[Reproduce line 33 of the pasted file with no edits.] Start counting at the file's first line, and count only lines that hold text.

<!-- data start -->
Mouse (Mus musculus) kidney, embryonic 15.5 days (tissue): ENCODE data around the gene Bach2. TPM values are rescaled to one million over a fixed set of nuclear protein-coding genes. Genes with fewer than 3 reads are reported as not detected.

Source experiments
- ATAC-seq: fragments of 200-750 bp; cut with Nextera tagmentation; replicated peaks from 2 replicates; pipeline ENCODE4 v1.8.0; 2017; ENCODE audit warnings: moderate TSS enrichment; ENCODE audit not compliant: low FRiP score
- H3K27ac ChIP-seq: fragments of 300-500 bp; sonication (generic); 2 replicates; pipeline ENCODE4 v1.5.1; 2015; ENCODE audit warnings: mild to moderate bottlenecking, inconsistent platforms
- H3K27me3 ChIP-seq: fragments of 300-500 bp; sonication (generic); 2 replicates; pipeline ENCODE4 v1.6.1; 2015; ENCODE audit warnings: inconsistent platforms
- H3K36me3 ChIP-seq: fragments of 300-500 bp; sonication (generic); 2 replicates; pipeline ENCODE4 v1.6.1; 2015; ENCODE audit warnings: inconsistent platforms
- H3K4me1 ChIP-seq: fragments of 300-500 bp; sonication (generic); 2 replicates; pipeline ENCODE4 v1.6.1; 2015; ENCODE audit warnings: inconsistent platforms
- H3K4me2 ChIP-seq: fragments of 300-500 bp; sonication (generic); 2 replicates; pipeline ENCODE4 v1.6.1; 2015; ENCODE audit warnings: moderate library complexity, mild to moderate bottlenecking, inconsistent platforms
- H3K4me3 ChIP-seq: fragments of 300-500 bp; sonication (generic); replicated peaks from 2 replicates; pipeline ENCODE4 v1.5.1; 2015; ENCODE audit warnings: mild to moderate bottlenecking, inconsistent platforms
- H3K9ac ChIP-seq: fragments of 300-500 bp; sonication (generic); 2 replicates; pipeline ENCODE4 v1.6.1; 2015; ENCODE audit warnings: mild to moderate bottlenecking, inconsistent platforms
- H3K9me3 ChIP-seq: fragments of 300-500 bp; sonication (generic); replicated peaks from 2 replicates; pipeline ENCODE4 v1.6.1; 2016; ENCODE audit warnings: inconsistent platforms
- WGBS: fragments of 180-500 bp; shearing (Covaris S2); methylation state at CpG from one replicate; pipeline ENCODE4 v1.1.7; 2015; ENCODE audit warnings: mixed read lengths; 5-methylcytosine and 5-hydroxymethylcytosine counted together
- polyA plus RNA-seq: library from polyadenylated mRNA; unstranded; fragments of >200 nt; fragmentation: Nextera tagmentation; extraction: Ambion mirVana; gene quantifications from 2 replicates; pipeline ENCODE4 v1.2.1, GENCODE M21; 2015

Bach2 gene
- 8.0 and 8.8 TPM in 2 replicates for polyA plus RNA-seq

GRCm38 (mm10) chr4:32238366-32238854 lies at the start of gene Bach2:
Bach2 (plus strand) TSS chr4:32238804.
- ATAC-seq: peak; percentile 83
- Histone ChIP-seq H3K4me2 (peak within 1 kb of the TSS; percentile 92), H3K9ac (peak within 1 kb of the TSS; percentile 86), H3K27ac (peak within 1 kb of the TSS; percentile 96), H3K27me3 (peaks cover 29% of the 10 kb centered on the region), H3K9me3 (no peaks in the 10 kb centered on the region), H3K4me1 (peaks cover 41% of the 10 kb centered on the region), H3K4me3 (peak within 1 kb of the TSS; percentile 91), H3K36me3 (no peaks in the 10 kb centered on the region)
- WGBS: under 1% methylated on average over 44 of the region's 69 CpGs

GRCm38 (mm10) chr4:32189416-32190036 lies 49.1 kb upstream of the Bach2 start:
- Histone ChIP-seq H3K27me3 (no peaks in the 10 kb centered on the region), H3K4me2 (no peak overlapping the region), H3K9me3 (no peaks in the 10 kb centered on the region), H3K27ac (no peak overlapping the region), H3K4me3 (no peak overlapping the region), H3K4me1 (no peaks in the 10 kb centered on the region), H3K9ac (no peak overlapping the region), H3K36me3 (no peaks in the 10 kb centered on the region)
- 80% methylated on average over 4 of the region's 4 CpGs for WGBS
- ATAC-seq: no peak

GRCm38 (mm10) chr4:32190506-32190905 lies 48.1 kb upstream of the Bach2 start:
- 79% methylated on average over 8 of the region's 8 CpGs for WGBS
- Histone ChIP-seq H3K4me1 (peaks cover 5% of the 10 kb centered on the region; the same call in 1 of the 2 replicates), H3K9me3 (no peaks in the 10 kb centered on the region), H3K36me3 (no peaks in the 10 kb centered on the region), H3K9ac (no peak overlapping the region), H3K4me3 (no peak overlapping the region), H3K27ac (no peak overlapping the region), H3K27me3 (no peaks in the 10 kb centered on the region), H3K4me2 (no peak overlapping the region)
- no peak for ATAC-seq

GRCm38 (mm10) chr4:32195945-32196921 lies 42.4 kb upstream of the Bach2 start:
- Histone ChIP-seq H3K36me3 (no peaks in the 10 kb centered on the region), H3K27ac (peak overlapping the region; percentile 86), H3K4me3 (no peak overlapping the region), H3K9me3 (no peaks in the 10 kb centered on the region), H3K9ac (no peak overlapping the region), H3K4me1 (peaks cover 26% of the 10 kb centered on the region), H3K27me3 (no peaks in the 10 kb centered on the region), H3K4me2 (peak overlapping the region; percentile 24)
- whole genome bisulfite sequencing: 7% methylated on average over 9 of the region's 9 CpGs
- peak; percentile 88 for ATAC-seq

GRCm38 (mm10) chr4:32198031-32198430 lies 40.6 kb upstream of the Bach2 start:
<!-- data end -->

GRCm38 (mm10) chr4:32198031-32198430 lies 40.6 kb upstream of the Bach2 start: